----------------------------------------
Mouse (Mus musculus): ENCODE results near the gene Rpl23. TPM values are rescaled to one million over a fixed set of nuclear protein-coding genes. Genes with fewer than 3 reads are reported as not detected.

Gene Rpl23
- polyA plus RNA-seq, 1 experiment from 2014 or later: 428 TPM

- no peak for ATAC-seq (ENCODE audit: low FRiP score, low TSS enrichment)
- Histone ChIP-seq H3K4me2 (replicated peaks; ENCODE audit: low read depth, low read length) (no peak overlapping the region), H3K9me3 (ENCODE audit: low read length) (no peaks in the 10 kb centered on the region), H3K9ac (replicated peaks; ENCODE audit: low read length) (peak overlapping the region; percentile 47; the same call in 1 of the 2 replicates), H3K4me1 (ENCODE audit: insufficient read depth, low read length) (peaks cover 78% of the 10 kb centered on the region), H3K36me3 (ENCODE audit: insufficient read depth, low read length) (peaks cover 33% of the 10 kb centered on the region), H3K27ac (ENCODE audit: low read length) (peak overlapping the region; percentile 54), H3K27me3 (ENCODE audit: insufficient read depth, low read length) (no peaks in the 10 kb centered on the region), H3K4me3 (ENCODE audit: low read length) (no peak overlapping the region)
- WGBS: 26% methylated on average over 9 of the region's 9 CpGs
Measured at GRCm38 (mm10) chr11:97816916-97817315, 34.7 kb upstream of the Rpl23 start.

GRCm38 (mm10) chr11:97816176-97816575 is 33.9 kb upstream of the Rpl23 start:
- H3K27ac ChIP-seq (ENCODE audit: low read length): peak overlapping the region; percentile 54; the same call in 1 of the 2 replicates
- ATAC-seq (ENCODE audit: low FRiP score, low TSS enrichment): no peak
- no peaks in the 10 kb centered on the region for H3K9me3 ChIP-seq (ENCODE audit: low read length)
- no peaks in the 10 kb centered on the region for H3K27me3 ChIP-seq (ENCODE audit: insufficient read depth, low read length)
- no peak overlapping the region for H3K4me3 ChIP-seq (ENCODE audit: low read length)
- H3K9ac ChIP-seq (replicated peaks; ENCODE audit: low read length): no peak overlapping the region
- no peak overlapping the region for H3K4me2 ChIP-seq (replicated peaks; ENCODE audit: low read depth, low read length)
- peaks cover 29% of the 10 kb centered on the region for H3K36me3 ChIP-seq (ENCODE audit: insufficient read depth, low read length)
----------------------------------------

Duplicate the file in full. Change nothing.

Mouse (Mus musculus): ENCODE results near the gene Rpl23. TPM values are rescaled to one million over a fixed set of nuclear protein-coding genes. Genes with fewer than 3 reads are reported as not detected.

Gene Rpl23
- polyA plus RNA-seq, 1 experiment from 2014 or later: 428 TPM

- no peak for ATAC-seq (ENCODE audit: low FRiP score, low TSS enrichment)
- Histone ChIP-seq H3K4me2 (replicated peaks; ENCODE audit: low read depth, low read length) (no peak overlapping the region), H3K9me3 (ENCODE audit: low read length) (no peaks in the 10 kb centered on the region), H3K9ac (replicated peaks; ENCODE audit: low read length) (peak overlapping the region; percentile 47; the same call in 1 of the 2 replicates), H3K4me1 (ENCODE audit: insufficient read depth, low read length) (peaks cover 78% of the 10 kb centered on the region), H3K36me3 (ENCODE audit: insufficient read depth, low read length) (peaks cover 33% of the 10 kb centered on the region), H3K27ac (ENCODE audit: low read length) (peak overlapping the region; percentile 54), H3K27me3 (ENCODE audit: insufficient read depth, low read length) (no peaks in the 10 kb centered on the region), H3K4me3 (ENCODE audit: low read length) (no peak overlapping the region)
- WGBS: 26% methylated on average over 9 of the region's 9 CpGs
Measured at GRCm38 (mm10) chr11:97816916-97817315, 34.7 kb upstream of the Rpl23 start.

GRCm38 (mm10) chr11:97816176-97816575 is 33.9 kb upstream of the Rpl23 start:
- H3K27ac ChIP-seq (ENCODE audit: low read length): peak overlapping the region; percentile 54; the same call in 1 of the 2 replicates
- ATAC-seq (ENCODE audit: low FRiP score, low TSS enrichment): no peak
- no peaks in the 10 kb centered on the region for H3K9me3 ChIP-seq (ENCODE audit: low read length)
- no peaks in the 10 kb centered on the region for H3K27me3 ChIP-seq (ENCODE audit: insufficient read depth, low read length)
- no peak overlapping the region for H3K4me3 ChIP-seq (ENCODE audit: low read length)
- H3K9ac ChIP-seq (replicated peaks; ENCODE audit: low read length): no peak overlapping the region
- no peak overlapping the region for H3K4me2 ChIP-seq (replicated peaks; ENCODE audit: low read depth, low read length)
- peaks cover 29% of the 10 kb centered on the region for H3K36me3 ChIP-seq (ENCODE audit: insufficient read depth, low read length)